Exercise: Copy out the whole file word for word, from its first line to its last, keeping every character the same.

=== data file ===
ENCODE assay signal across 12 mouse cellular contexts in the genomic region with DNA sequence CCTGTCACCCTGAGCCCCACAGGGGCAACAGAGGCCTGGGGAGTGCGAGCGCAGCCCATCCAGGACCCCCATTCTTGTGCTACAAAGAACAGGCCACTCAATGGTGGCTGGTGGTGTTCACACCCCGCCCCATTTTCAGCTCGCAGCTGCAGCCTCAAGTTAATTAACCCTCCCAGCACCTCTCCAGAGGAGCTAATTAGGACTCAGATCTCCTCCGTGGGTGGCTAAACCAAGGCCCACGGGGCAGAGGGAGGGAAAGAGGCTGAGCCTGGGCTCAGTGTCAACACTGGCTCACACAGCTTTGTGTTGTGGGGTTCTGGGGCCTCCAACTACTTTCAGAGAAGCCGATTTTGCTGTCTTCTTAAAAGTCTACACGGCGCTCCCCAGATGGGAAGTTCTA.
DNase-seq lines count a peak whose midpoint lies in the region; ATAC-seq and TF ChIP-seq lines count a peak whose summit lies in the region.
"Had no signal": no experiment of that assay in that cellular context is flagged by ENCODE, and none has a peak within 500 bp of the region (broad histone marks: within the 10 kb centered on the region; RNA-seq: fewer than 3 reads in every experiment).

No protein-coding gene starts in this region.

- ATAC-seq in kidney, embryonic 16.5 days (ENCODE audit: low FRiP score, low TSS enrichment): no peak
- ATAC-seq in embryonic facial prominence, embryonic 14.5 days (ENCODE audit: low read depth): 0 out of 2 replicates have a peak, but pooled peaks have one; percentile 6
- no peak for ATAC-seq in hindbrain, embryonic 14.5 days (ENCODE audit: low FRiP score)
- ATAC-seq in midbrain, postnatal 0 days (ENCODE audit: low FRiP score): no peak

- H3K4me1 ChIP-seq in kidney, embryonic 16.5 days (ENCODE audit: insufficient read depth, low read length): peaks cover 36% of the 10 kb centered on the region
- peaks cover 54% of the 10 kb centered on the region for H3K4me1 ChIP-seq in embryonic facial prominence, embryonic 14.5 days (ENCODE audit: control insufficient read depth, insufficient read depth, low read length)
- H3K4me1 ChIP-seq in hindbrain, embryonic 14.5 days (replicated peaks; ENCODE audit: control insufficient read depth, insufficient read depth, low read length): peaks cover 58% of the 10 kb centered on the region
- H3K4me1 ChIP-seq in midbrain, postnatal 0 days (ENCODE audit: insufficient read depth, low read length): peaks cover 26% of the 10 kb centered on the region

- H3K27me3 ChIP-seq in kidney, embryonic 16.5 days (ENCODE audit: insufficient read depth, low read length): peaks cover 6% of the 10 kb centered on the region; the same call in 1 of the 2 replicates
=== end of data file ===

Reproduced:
ENCODE assay signal across 12 mouse cellular contexts in the genomic region with DNA sequence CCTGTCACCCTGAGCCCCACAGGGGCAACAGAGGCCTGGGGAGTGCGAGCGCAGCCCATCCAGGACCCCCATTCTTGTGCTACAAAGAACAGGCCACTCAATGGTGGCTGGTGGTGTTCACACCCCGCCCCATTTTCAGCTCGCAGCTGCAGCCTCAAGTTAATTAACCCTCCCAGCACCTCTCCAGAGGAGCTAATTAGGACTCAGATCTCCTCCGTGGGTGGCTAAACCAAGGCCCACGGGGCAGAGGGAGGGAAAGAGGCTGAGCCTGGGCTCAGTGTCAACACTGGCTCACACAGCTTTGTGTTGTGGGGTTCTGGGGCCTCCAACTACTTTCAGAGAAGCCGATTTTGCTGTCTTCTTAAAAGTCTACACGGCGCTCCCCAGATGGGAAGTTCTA.
DNase-seq lines count a peak whose midpoint lies in the region; ATAC-seq and TF ChIP-seq lines count a peak whose summit lies in the region.
"Had no signal": no experiment of that assay in that cellular context is flagged by ENCODE, and none has a peak within 500 bp of the region (broad histone marks: within the 10 kb centered on the region; RNA-seq: fewer than 3 reads in every experiment).

No protein-coding gene starts in this region.

- ATAC-seq in kidney, embryonic 16.5 days (ENCODE audit: low FRiP score, low TSS enrichment): no peak
- ATAC-seq in embryonic facial prominence, embryonic 14.5 days (ENCODE audit: low read depth): 0 out of 2 replicates have a peak, but pooled peaks have one; percentile 6
- no peak for ATAC-seq in hindbrain, embryonic 14.5 days (ENCODE audit: low FRiP score)
- ATAC-seq in midbrain, postnatal 0 days (ENCODE audit: low FRiP score): no peak

- H3K4me1 ChIP-seq in kidney, embryonic 16.5 days (ENCODE audit: insufficient read depth, low read length): peaks cover 36% of the 10 kb centered on the region
- peaks cover 54% of the 10 kb centered on the region for H3K4me1 ChIP-seq in embryonic facial prominence, embryonic 14.5 days (ENCODE audit: control insufficient read depth, insufficient read depth, low read length)
- H3K4me1 ChIP-seq in hindbrain, embryonic 14.5 days (replicated peaks; ENCODE audit: control insufficient read depth, insufficient read depth, low read length): peaks cover 58% of the 10 kb centered on the region
- H3K4me1 ChIP-seq in midbrain, postnatal 0 days (ENCODE audit: insufficient read depth, low read length): peaks cover 26% of the 10 kb centered on the region

- H3K27me3 ChIP-seq in kidney, embryonic 16.5 days (ENCODE audit: insufficient read depth, low read length): peaks cover 6% of the 10 kb centered on the region; the same call in 1 of the 2 replicates